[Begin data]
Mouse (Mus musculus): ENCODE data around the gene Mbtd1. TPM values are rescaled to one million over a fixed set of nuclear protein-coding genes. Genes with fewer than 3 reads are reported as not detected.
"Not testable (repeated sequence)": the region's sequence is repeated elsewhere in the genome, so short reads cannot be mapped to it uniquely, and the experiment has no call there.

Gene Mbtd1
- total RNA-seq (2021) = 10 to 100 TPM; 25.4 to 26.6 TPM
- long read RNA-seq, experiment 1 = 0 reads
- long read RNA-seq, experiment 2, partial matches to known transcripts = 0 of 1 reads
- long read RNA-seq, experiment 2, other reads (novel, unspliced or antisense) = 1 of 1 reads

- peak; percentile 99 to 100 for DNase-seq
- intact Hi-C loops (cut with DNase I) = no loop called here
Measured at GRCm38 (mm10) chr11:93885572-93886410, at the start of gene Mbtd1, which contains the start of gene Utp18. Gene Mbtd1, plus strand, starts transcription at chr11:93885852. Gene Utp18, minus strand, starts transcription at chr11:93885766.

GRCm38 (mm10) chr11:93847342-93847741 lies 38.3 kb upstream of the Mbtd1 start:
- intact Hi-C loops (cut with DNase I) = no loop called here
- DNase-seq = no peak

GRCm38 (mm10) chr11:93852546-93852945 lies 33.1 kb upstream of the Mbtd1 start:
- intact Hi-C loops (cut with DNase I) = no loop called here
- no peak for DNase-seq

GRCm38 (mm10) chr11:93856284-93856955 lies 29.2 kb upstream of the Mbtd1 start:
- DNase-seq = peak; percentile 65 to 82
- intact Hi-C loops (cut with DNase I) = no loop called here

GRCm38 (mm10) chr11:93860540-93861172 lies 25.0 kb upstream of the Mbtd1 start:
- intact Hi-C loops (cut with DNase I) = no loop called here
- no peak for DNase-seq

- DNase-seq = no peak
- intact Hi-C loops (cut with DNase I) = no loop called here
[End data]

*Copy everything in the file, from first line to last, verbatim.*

Mouse (Mus musculus): ENCODE data around the gene Mbtd1. TPM values are rescaled to one million over a fixed set of nuclear protein-coding genes. Genes with fewer than 3 reads are reported as not detected.
"Not testable (repeated sequence)": the region's sequence is repeated elsewhere in the genome, so short reads cannot be mapped to it uniquely, and the experiment has no call there.

Gene Mbtd1
- total RNA-seq (2021) = 10 to 100 TPM; 25.4 to 26.6 TPM
- long read RNA-seq, experiment 1 = 0 reads
- long read RNA-seq, experiment 2, partial matches to known transcripts = 0 of 1 reads
- long read RNA-seq, experiment 2, other reads (novel, unspliced or antisense) = 1 of 1 reads

- peak; percentile 99 to 100 for DNase-seq
- intact Hi-C loops (cut with DNase I) = no loop called here
Measured at GRCm38 (mm10) chr11:93885572-93886410, at the start of gene Mbtd1, which contains the start of gene Utp18. Gene Mbtd1, plus strand, starts transcription at chr11:93885852. Gene Utp18, minus strand, starts transcription at chr11:93885766.

GRCm38 (mm10) chr11:93847342-93847741 lies 38.3 kb upstream of the Mbtd1 start:
- intact Hi-C loops (cut with DNase I) = no loop called here
- DNase-seq = no peak

GRCm38 (mm10) chr11:93852546-93852945 lies 33.1 kb upstream of the Mbtd1 start:
- intact Hi-C loops (cut with DNase I) = no loop called here
- no peak for DNase-seq

GRCm38 (mm10) chr11:93856284-93856955 lies 29.2 kb upstream of the Mbtd1 start:
- DNase-seq = peak; percentile 65 to 82
- intact Hi-C loops (cut with DNase I) = no loop called here

GRCm38 (mm10) chr11:93860540-93861172 lies 25.0 kb upstream of the Mbtd1 start:
- intact Hi-C loops (cut with DNase I) = no loop called here
- no peak for DNase-seq

- DNase-seq = no peak
- intact Hi-C loops (cut with DNase I) = no loop called here